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The Iberian lynx is the largest feline in Southern Europe and the most endangered on the planet. It was historically distributed throughout the Iberian peninsula, where it is endemic. Its population is currently composed of 404 lynxes, which has allowed it to go from being classified as "critically endangered" to "endangered".
Slender and with long legs (82-103cm in length and 36-55cm in height), it is unmistakable due to its beard and the black brushes on the tips of its ears. Its coat is brownish in color with dark spots of variable size and density depending on the individual.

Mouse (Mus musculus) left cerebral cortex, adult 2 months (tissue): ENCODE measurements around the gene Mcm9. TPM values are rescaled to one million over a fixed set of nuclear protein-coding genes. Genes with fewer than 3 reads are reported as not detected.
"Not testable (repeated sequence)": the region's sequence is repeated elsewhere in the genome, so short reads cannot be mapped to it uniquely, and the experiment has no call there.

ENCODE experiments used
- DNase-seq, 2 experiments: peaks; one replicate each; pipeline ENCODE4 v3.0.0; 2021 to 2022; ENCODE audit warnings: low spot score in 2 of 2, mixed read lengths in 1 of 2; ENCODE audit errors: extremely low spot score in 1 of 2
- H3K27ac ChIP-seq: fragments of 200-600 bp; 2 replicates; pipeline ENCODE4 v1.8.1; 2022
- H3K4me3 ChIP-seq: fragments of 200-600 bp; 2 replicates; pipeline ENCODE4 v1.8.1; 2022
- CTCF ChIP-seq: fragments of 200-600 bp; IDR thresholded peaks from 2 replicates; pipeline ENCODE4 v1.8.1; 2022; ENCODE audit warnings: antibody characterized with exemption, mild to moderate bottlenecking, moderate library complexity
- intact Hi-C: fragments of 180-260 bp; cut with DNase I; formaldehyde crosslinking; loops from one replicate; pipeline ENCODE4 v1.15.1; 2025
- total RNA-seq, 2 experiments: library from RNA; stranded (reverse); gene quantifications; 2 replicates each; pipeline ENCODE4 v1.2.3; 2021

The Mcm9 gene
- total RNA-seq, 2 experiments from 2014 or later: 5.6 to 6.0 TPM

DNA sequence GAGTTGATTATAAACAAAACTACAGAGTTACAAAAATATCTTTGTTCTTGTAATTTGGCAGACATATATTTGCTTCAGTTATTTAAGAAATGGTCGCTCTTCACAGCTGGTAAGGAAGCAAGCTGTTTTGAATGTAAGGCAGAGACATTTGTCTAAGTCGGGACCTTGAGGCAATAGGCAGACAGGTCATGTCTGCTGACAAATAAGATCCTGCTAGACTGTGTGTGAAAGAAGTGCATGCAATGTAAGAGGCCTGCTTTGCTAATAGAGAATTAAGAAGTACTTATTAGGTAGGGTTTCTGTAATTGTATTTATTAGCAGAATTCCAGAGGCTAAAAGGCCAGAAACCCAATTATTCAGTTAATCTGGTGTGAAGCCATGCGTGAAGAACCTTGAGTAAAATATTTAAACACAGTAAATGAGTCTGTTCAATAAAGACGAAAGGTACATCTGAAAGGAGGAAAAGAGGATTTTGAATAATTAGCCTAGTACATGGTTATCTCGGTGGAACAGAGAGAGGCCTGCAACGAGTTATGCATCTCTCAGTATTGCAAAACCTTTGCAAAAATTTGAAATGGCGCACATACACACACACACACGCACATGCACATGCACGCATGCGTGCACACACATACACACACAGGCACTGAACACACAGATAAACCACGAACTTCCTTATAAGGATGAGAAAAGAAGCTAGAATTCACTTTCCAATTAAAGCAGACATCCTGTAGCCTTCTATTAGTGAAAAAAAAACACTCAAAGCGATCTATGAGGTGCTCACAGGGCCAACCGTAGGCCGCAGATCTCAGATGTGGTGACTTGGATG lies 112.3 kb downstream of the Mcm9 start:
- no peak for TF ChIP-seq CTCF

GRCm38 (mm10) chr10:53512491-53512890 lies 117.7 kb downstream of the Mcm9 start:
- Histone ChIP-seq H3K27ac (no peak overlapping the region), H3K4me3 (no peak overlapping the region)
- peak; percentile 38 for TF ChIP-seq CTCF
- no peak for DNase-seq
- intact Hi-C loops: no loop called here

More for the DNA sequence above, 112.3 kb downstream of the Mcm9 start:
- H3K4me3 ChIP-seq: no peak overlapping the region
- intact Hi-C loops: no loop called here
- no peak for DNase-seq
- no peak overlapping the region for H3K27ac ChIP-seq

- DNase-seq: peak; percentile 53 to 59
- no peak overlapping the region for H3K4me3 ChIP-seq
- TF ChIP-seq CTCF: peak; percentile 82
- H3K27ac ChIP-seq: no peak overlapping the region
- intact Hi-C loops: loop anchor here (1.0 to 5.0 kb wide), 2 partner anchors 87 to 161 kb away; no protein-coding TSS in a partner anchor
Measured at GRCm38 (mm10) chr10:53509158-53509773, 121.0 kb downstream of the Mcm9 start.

Its short tail is characteristic of all lynxes worldwide.
Females breed once a year but not every year. Kittens are born between March and April, after approximately two months of gestation. Newborns are not very mobile and their eyes are closed during the first 12 days of life. Up to four kittens can be born in a litter.
Rabbits account for more than 90% of their diet, although occasionally, they may capture other prey such as deer, partridges, small mammals and waterfowl.
The lynx are solitary and territorial. They defend their territory against young or adult individuals of the same sex.
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